What dot-com crash?


After a few sobering years following 9/11 and the stock market plunge, corporate holiday parties are emerging from hibernation.


Just consider Napster Inc., the Los Angeles-based music-downloading service, which took over three rooms at the Hollywood Roosevelt Hotel this month: one decked out as a full casino, a second for a dinner buffet and a third for a bar, live bands and DJs who performed for the 500 employees and guests.


"You have ups and downs as a company, and you want to reward the people who work so hard every day," said Dana Harris, a Napster spokeswoman. "It's important to let employees know you value them."


A poll by Office Team, a Menlo Park-based staffing firm, found that 75 percent of Fortune 1000 companies were holding an office party this year, compared with just 36 percent four years ago during the midst of the dot-com bust.


Another survey by Challenger, Gray & Christmas Inc., a Chicago-based staffing firm, found that 23 percent of companies throwing holiday parties are spending between 5 and 20 percent more this year than last.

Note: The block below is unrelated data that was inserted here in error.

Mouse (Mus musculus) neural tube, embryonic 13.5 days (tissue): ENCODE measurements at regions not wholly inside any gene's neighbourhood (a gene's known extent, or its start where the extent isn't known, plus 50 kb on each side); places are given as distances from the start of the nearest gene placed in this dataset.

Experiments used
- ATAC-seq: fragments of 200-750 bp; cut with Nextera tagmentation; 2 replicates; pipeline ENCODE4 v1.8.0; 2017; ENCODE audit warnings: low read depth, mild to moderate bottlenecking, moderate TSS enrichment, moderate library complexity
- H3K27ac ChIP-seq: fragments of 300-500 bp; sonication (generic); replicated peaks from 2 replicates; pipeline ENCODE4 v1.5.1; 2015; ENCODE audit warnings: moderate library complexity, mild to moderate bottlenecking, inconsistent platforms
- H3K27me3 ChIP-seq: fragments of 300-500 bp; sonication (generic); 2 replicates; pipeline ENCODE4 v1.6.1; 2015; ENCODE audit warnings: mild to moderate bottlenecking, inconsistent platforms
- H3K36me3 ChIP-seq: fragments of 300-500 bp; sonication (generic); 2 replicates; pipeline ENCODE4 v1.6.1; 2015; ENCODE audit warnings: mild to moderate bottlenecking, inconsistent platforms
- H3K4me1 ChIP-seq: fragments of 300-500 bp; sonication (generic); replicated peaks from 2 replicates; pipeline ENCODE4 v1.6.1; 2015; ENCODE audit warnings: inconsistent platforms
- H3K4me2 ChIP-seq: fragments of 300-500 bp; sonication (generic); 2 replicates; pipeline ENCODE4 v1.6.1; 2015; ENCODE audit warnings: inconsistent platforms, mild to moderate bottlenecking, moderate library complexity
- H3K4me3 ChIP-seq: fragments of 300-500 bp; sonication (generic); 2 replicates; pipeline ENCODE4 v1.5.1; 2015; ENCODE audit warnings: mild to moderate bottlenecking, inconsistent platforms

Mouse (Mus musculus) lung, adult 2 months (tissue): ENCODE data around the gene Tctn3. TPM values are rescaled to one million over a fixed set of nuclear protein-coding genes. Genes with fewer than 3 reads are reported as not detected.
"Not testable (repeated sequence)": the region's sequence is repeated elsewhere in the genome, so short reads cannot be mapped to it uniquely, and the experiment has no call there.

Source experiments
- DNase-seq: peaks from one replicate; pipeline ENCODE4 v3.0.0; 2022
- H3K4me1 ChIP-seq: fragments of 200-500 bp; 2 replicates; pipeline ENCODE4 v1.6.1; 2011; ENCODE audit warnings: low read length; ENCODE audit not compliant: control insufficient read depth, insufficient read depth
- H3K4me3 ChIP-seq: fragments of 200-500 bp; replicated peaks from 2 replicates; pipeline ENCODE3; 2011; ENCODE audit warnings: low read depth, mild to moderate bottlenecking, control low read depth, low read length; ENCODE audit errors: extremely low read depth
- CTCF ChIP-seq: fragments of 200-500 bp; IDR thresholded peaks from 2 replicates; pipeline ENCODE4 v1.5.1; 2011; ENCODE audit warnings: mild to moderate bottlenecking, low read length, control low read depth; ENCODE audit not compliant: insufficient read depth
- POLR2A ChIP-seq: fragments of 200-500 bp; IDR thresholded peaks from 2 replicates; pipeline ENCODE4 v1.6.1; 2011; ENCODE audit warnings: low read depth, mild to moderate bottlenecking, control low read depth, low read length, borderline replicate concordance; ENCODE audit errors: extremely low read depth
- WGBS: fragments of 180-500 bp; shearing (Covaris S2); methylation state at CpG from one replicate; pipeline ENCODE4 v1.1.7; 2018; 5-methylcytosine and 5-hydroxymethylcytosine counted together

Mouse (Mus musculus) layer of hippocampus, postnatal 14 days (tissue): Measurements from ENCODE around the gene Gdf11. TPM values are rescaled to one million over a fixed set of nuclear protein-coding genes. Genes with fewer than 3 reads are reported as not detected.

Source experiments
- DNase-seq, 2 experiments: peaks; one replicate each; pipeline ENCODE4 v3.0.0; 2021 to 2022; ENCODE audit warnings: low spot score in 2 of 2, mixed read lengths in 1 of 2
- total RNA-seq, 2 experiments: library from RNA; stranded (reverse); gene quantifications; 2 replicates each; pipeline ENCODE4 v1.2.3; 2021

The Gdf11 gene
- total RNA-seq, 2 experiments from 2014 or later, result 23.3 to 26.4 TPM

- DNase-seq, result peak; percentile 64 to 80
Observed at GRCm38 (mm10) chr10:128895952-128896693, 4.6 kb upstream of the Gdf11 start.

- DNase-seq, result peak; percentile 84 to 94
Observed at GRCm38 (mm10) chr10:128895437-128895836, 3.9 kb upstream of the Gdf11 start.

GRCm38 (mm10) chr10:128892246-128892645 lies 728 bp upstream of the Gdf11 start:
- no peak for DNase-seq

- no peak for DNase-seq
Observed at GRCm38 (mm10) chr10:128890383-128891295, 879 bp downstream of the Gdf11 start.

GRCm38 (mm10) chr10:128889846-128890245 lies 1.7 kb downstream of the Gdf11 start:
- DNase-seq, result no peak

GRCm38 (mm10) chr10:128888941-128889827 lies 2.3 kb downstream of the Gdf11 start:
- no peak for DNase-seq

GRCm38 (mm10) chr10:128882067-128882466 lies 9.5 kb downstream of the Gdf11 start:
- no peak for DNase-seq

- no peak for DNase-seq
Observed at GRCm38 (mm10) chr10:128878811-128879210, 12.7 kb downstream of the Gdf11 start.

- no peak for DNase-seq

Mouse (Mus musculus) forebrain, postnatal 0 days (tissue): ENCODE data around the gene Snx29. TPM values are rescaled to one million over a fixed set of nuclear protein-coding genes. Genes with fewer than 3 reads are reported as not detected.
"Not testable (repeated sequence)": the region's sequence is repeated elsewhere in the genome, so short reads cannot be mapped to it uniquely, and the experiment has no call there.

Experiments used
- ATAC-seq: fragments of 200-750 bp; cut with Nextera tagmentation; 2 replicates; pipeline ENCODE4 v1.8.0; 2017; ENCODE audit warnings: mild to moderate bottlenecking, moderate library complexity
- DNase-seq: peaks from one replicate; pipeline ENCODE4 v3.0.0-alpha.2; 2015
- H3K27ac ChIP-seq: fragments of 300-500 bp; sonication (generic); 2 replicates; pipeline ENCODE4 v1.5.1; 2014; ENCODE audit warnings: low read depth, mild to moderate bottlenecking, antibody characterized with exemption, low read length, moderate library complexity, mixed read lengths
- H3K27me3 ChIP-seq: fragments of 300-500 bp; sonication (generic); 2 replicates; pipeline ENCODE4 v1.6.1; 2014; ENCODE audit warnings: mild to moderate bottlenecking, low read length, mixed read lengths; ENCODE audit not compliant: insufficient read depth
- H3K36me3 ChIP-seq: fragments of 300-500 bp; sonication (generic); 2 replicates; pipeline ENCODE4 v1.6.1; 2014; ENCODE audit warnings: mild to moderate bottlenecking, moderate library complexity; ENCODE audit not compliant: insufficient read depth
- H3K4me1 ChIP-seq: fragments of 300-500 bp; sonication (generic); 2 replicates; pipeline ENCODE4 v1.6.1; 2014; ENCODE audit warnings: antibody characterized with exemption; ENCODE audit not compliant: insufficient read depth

"It could be improved earnings or bigger cash reserves, or it could simply be that after several years of no or low-cost parties, companies may think it is time to get back into the holiday spirit," said John A. Challenger, the firm's chief executive.


More restraint
Among the hot local venues for the holiday gatherings: the Roosevelt, whose recent makeover has made it a top venue among Hollywood celebrities and hipsters.


"Over the past year, we have seen many more corporate parties in terms of volume," said Ernie Carrillo, the hotel's catering director. "After 9/11, we saw company spending patterns change drastically across the board. It's much better now, but still not as extravagant as before Sept. 11, say, in the late 1990s."


Also popular is the Four Seasons Hotel Los Angeles, where public relations director Sarah Cairns said ballrooms and event facilities are booked nearly every day.


Even for companies holding lavish parties, however, there often is more restraint that in past years.


The party for DirecTV Group Inc.'s 1,500 employees will take place in a huge tent next to its headquarters rather than the Biltmore or the Los Angeles Convention Center and it is on a weekday, rather than a Saturday night as in the past.


"It's more cost-effective for us to have it on-site," said Bob Marsocci, corporate communications director for El Segundo-based DirecTV. The company resumed its holiday parties last year after a three-year hiatus.

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